While the job as a major league general manager can be demanding and stressful, the power and financial rewards make it an enjoyable profession. The perks are not the same, however, for the larger fraternity of minor league executives. The tasks are endless and a love for the game is put to the test. Then there’s the gig Buck Rogers contemplates each day, which borders on insanity.
Rogers is the general manager of the brand new Biloxi Shuckers, the double-A affiliate of the Milwaukee Brewers that used to be the Huntsville (Alabama) Stars. The sale of the franchise and planned move took place prior to the 2014 season when the city of Biloxi approved the construction of a new stadium across from the Beau Rivage Casino. The $36 million project was to be financed with $21 million in city-issued bonds and $15 million from a BP grant in the aftermath of Hurricane Katrina that was pledged by the state of Mississippi.
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The ground-breaking for MGM Park began on January 24 of last year, and the excitement of a new beginning in this gulf coast resort made the lame-duck season in Alabama more bearable for Rogers and his team. But the Biloxi City Council threw a nasty curve ball in May when it terminated the contract of the project manager and solicited bids for a general contractor. The decision was seen as a cost-cutting measure to keep the job within budget, but it resulted in critical delays that made the target completion date by opening day this season an impossibility.
All this has tried the patience of Rogers, 54, a man with a military background who likes to run a tight ship. An army paratrooper for the better part of 14 years, he saw combat duty in 1989 during the invasion of Panama that ousted dictator and drug lord Manuel Noriega. The baseball career has spanned nearly two decades as a lieutenant at dimly lit minor league venues. I recently had a brief lunch with Rogers at a waterfront Biloxi restaurant just before the Brewers and its farm clubs broke spring camp. It was raining heavily and he wasn’t in a good mood.
“No construction today,” he snapped as we sat down at a table. Then Rogers reeled off a laundry list of aggravations.
“We can’t print tickets if there aren’t any seats. It’s hard to sell advertising without a scoreboard.”
The fast-talking Rogers wasn’t finished as he gulped down a chicken salad and Diet Coke.
“We have three rooms in our office for 11 people. I have equipment packed in storage and uniforms coming today with no place to put them.”
I tried to change the subject and asked why Orlando Arcia, a Shucker and the Brewers’ #2 prospect, was out of the spring training lineup the last few days.
“I don’t know,” he flatly admitted. “I haven’t seen a box score in a week. My main focus is getting this stadium built.”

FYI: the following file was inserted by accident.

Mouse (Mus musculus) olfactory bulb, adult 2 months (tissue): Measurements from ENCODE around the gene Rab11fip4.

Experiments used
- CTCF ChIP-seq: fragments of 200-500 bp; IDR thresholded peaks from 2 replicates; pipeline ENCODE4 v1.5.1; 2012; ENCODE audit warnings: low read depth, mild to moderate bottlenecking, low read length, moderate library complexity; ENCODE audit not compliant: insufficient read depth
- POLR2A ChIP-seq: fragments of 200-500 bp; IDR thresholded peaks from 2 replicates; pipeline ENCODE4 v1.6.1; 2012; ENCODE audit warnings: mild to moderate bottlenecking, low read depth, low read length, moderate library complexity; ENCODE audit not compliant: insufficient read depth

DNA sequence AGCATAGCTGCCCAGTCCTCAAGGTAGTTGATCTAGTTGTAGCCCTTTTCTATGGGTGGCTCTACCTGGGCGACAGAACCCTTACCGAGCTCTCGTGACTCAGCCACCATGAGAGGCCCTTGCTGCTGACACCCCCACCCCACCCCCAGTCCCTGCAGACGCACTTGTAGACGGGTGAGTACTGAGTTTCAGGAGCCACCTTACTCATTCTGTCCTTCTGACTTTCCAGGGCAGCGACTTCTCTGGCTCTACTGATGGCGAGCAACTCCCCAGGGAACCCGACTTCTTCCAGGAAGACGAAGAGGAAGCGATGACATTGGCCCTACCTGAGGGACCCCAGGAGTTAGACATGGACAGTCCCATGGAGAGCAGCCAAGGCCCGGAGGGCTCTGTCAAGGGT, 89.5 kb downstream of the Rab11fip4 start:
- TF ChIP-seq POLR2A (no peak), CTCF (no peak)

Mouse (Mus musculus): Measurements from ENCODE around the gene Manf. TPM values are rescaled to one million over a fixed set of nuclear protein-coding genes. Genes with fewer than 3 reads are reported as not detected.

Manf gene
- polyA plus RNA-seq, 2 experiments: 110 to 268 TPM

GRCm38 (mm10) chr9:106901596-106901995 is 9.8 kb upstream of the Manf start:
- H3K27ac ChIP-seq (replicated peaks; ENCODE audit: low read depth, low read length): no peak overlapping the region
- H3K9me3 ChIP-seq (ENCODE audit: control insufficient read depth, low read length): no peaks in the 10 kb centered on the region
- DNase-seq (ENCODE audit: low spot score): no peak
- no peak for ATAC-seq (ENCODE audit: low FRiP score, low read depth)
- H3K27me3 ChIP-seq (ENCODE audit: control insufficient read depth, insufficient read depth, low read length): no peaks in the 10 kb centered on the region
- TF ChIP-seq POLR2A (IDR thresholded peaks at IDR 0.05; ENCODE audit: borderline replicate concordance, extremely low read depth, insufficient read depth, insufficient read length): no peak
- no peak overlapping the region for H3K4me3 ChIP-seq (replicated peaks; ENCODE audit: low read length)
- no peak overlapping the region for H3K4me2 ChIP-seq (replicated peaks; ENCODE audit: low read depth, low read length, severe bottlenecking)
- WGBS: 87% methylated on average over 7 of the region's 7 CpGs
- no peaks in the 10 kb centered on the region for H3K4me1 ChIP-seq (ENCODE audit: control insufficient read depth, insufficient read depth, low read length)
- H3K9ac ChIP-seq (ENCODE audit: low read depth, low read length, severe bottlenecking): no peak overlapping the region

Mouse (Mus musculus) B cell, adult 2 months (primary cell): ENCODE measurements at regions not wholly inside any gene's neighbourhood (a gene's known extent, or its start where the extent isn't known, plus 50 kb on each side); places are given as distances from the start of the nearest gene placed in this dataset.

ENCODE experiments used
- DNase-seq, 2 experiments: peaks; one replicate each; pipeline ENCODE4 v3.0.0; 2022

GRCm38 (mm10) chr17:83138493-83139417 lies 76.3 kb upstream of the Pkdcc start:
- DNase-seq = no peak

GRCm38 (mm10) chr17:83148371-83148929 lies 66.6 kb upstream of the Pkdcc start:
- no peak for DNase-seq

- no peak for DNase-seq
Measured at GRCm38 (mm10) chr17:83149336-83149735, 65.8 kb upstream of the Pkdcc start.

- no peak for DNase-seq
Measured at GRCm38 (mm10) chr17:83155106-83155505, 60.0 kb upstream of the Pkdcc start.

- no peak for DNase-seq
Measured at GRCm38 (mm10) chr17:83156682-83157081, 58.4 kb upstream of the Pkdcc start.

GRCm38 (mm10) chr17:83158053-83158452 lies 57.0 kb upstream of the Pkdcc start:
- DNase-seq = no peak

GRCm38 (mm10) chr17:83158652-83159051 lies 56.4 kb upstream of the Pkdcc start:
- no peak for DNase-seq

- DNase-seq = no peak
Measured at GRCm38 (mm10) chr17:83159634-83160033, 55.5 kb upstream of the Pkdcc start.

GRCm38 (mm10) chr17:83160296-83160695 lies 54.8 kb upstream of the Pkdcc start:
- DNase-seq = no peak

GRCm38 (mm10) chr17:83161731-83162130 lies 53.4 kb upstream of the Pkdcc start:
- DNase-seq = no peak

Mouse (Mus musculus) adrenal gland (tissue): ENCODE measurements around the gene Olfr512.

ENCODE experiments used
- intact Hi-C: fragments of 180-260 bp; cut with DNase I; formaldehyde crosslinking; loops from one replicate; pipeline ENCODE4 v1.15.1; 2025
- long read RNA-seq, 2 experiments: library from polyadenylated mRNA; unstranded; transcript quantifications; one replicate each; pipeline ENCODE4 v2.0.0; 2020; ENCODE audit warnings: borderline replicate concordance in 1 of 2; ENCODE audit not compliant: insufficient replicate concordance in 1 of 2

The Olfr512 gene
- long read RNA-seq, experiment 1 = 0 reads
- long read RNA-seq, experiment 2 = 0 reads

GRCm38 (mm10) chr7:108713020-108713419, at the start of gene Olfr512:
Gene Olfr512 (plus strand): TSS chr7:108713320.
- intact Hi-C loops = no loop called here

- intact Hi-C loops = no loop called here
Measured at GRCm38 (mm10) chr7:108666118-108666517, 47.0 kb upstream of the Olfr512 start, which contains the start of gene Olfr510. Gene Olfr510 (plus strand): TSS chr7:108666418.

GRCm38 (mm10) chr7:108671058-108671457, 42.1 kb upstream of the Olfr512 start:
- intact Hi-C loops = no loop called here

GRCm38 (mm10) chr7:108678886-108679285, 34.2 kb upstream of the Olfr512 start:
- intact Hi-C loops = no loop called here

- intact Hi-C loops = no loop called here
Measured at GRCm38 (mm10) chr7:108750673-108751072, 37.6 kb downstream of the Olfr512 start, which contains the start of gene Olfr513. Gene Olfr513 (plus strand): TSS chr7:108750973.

After he had finished venting though, I could see Rogers was ready for the challenges yet to be tackled with a certainty that there was light at the end of the tunnel. For sure, the situation is even more frustrating for Shucker owners Tim Bennett and Ken Young. Both men are veteran minor league warriors who are accustomed to dealing with less than perfect circumstances. But they aren’t independently wealthy and were forced to front the city of Biloxi almost $1 million last month to speed up the construction process.
The Biloxi Shuckers are led by Arcia, Tyrone Taylor, Tyler Wagner and Jorge Lopez, all who are knocking on the varsity door. So yes, they’re pretty damn good. The team flew directly from Arizona to Pensacola, Florida, on April 7 for their opening Southern League weekend against the local Blue Wahoos. They won that series and are scheduled to make an overnight trip to Biloxi for an all-day fan fest at the Beau Rivage. Then it will be back on the road again via Mobile, Alabama, to begin a 50-game marathon, some which will be played in Huntsville where sparse crowds are expected. Folks there are not happy about being abandoned. And even though the Shuckers will occasionally be listed as the “home team” during their journey, the club will receive none of the revenue.
The new tentative date for the first pitch at MGM Park is June 6, and I think baseball will be big in Biloxi. This is a growing community with a large tourism base, although there isn’t much to do there except gamble and go fishing. The Biloxi Shuckers will provide an outlet for both locals and visitors to enjoy some inexpensive family entertainment and cheer for future major league stars. Co-owner Bennett is well known in the region as a sports and concert promoter, and he will undoubtedly use the stadium to stage some major events. In fact, there’s a plan in the works to hold an international baseball tournament after the season is over. The Havana Industriales could be one of the headliners, and a Cuban delegation has already been in town to get the ball rolling.
So, while it’s hard not to feel sorry for the Biloxi Shuckers, give these guys a hug and embrace them. Things are going to be alright for this young franchise. Just like it was with Katrina, it’s simply a matter of weathering the storm.